Why has Malaysia fallen far behind Singapore?
Stock markets: A new boom region is emerging in Southeast Asia
It is the second historical event in a region within a few months. After around 40 years of armed conflict, the Philippine government signed a peace agreement with the largest Muslim rebel groups around a week ago. It was not until the spring that the government of Myanmar, the former Burma, decided in a radical swing to open up the country and turn to democracy and human rights, also after decades of struggle. Hope for the people - and hope for investors. They are speculating on a peace dividend and are now increasingly targeting the region.
"The ASEAN countries will become the third major powerhouse in Asia, alongside China and India," says Medha Samant, who is responsible for the Asian stock market at the fund company Fidelity. Ten countries belong to this group: Singapore, Malaysia, Thailand, the Philippines, Indonesia, Vietnam, Cambodia, Laos, Myanmar and Brunei. Together they have around 600 million inhabitants. "That is only around half as much as in India, but foreign direct investment in the ASEAN countries is already three times as high as that in India," says Samant.
It's easiest for investors in Singapore
The countries benefit from free trade agreements with one another and falling import tariffs. In addition, the most important of them have well-functioning administrations. Singapore has been number one in the World Bank's Doing Business Report for years, the latest data from which was only published on Tuesday. The report measures how easy or difficult it is to start and run a business in a country.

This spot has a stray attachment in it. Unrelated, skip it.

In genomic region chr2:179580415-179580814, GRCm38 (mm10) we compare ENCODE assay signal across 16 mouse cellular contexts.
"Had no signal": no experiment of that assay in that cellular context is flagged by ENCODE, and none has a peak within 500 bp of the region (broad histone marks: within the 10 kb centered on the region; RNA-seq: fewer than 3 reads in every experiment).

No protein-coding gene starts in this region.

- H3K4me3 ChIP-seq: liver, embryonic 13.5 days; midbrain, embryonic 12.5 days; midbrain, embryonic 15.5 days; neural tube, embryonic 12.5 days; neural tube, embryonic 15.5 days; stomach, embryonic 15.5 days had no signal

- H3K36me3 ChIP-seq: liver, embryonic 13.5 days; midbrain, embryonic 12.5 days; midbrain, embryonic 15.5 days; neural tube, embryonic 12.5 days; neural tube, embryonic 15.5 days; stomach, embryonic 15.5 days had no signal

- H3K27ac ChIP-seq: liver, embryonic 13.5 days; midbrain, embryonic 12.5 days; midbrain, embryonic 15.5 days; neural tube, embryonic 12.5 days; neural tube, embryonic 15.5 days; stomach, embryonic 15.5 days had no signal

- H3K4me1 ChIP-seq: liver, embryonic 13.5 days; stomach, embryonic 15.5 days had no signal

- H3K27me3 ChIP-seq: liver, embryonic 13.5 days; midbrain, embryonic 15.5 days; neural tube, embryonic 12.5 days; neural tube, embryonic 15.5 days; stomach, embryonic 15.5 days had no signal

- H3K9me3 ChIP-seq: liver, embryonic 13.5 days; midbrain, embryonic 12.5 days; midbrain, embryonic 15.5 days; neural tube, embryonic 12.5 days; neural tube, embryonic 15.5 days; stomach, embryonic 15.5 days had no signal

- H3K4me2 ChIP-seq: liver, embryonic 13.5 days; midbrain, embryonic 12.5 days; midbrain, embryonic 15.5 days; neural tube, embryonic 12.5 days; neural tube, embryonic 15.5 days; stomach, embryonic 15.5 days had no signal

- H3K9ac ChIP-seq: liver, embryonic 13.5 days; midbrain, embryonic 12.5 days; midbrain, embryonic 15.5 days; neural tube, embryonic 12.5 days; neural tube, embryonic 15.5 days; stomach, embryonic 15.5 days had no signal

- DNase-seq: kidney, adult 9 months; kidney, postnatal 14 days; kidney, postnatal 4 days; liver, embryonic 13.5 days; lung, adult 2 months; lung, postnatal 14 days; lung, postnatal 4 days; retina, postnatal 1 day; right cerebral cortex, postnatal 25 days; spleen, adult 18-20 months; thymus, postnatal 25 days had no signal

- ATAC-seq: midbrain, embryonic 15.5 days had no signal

Malaysia is now in twelfth place and has thus improved by six places compared to the previous year, Thailand follows in 18th place, and both are ahead of Germany, which has fallen one place to 20th. The other countries in the region are far behind, but Singapore, Malaysia and Thailand are the clear powerhouse that matters.
The best stock market performance worldwide
In the past three years, the favorable conditions have already resulted in the region's stock market performance being among the best in the world. In many places, prices are well above the previous highs from before the start of the financial crisis, and this is attracting investors. For example, the latest survey by Bank of America Merrill Lynch among managers of emerging market funds found that Thailand is currently by far the most popular investment region for them, ahead of Russia and Turkey.
But will it stay that way? In any case, the countries are doing everything they can. Thailand, for example, has just eased restrictions on capital movements significantly. "That is positive for the country," says Ciaran O’Hagan from Société Générale. Because the flow of capital into the country will continue. Almost more important, however, is that the ASEAN countries are likely to stand out in the coming years with a significant increase in private consumption.
More shopping malls than in India
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